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Dagstuhl Seminar 06301

Duplication, Redundancy, and Similarity in Software

( Jul 23 – Jul 26, 2006 )

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A venerable and long-standing goal and ideal in software development is to avoid duplication and redundancy. Duplication and redundancy can increase the size of the code, make it hard to understand the many code variants, and cause maintenance headaches. The goal of avoiding redundancy has provided the impetus to investigations on software reuse, software refactoring, modularization, and parameterization. Even in the face of the ethic of avoiding redundancy, in practice software frequently contains many redundancies and duplications. For instance the technique of "code scavenging" is frequently used, and works by copying and then pasting code fragments, thereby creating so-called "clones" of duplicated or highly similar code. Redundancies can also occur in various other ways, including because of missed reuse opportunities, purposeful duplication because of efficiency concerns, and duplication through parallel or forked development threads.

Because redundancies frequently do exist in code, methods for detecting and removing them from software are needed in many contexts. Over the past few decades, smatterings of research on these issues have contributed towards addressing the issue. Techniques for finding similar code and on removing duplication have been investigated in several specific areas such software reverse engineering, plagiarism in student programs, copyright infringement investigation, software evolution analysis, code compaction (e.g., for mobile devices), and design pattern discovery and extraction. Common to all these research areas is the problems involved in understanding the redundancies and finding similar code, either within a software system, between versions of a system, or between different systems. Although this research has progressed over decades, only recently has the pace of activity in this area picked up such that significant research momentum could be established. This seminar gathers leading scientists from all different areas related to software redundancy and young researchers ready to pick up the ball.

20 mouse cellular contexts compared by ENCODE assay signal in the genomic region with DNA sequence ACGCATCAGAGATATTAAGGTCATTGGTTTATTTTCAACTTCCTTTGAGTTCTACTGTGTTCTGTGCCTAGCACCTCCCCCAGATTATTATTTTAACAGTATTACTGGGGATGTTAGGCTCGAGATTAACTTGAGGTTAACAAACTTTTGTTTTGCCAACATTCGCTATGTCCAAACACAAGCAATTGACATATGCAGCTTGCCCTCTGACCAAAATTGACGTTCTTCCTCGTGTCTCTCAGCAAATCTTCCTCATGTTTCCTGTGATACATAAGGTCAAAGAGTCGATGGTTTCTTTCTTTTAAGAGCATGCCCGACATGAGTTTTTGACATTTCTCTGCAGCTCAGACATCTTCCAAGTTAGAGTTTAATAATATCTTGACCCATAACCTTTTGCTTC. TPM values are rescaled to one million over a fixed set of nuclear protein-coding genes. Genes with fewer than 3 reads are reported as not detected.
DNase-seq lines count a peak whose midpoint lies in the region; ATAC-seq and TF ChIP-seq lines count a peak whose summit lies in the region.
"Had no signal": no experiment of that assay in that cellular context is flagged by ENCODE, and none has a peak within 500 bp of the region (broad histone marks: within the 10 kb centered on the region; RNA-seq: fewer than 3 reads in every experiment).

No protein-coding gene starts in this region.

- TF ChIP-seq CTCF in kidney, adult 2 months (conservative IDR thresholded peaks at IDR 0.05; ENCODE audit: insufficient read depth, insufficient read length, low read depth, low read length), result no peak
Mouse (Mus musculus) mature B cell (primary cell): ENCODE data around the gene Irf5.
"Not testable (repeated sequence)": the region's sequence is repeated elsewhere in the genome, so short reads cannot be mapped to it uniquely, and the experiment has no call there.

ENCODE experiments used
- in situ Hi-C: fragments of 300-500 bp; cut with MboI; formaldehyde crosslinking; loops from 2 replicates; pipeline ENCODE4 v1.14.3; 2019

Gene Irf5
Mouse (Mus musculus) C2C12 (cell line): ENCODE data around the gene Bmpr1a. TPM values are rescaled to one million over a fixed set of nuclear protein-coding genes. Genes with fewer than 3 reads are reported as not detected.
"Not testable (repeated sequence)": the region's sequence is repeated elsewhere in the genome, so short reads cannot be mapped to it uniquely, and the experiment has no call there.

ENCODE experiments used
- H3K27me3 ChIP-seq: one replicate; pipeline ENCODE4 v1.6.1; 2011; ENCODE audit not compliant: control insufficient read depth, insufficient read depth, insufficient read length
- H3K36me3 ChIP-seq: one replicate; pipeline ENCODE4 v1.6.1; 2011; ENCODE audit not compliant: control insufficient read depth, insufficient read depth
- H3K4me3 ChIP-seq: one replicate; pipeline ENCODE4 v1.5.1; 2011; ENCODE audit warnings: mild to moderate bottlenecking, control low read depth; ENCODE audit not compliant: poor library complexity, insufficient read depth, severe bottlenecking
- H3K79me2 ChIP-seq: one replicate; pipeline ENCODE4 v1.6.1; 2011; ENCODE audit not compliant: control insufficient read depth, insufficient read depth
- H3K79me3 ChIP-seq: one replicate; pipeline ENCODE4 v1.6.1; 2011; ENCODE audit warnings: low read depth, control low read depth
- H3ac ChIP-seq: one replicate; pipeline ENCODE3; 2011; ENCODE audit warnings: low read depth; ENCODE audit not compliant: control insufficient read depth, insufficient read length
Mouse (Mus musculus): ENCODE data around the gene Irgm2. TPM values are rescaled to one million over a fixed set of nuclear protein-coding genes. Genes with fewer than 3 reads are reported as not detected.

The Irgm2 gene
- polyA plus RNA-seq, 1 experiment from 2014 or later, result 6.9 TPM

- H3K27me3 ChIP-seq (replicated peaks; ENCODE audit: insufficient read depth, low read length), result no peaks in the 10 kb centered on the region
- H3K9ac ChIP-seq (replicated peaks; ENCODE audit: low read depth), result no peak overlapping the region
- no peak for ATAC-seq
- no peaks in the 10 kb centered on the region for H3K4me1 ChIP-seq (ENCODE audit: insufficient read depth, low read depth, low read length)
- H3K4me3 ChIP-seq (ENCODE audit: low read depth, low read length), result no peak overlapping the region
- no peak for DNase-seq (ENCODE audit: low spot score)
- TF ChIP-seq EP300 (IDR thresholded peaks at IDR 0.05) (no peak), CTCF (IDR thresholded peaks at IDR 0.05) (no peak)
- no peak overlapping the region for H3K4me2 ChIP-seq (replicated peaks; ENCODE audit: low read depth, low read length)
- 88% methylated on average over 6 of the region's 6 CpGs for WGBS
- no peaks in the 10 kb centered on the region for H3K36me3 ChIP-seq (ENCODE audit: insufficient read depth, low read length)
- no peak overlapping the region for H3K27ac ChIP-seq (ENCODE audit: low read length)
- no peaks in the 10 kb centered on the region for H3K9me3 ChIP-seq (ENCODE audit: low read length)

Reflections, Conclusions, and Acknowledgments

The remaining entries in this proceedings consist of one of three types of entries. The first are summaries of the keynote presentations. The aim of these summaries is to establish broad-brush outlines of the breadth of topics in the area—to firmly assert that there is more to the area than simply “clone detection.” Following this is a summary report on terminological discussions that permeated the seminar. Finally, reports on working sessions are included; these serve to document their outcomes, which primarily consist of open questions and issues. We are hopeful that they will be instrumental in the next wave of research in the area.

As organizers, we hoped the seminar would bring about a new understanding of the field and, in so doing, help lay the foundations for future research in the area. In reflecting back on the seminar, we have to conclude that it produced many successes. The discussions were lively and we know that many interesting ideas for future research were discussed in the working groups and the in the open discussions during the working group reporting sessions. We believe that the variety of interests of the participants served a key purpose: we think it helped broaden the scope and forced a critical reexamination of foundational assumptions, including terminology and concepts.

In closing, we wish to thank the participants for their cooperation, discussion, and efforts, and especially wish to thank the champions for their leadership, and thank every participant who spent time in writing up reports or summaries, or presenting the reports orally. We are particularly grateful to the Dagstuhl organization and the German government for making the seminar possible.

  • Paul Anderson (GrammaTech Inc. - Ithaca, US)
  • Stefan Bellon (TTI Stuttgart, DE)
  • Magiel Bruntink (CWI - Amsterdam, NL)
  • James R. Cordy (Queen's University - Kingston, CA) [dblp]
  • Thomas R. Dean (Kingston University - Kingston upon Thames, GB)
  • Massimiliano Di Penta (University of Sannio, IT) [dblp]
  • Mohammad El-Ramly (University of Leicester, GB)
  • William Evans (University of British Columbia - Vancouver, CA) [dblp]
  • Pierre Frenzel (Universität Bremen, DE)
  • Simon Giesecke (Universität Oldenburg, DE)
  • Michael W. Godfrey (University of Waterloo, CA) [dblp]
  • Ahmed E. Hassan (University of Waterloo, CA) [dblp]
  • Toshihiro Kamiya (AIST - Tokyo, JP)
  • Cory J. Kapser (University of Waterloo, CA)
  • Holger M. Kienle (University of Victoria, CA)
  • Raghavan Komondoor (New Dehli, IN)
  • Kostas Kontogiannis (University of Waterloo, CA)
  • Rainer Koschke (Universität Bremen, DE) [dblp]
  • Jens Krinke (FernUniversität in Hagen, DE) [dblp]
  • Kiarash Mahdavi (King's College London, GB)
  • Ettore Merlo (Ècole Polytechnique - Montréal, CA)
  • Leon Moonen (CWI - Amsterdam, NL) [dblp]
  • Hausi A. Müller (University of Victoria, CA) [dblp]
  • Markus Pizka (TU München, DE)
  • Ganesan Ramalingam (IBM India Research Lab, IN) [dblp]
  • Matthias Rieger (University of Antwerp, BE)
  • Filip van Rysselberghe (University of Antwerp, BE)
  • Andrew Walenstein (University of Louisiana - Lafayette, US)
  • Peter Weißgerber (Universität Trier, DE)
  • Jürgen Wolff von Gudenberg (Universität Würzburg, DE)

  • Sw-engineering
  • ACM Classifications: D.2.7, D.2.13, K.5.1.

  • Software clones
  • code redundancy
  • clone detection
  • redundancy removal
  • software refactoring
  • software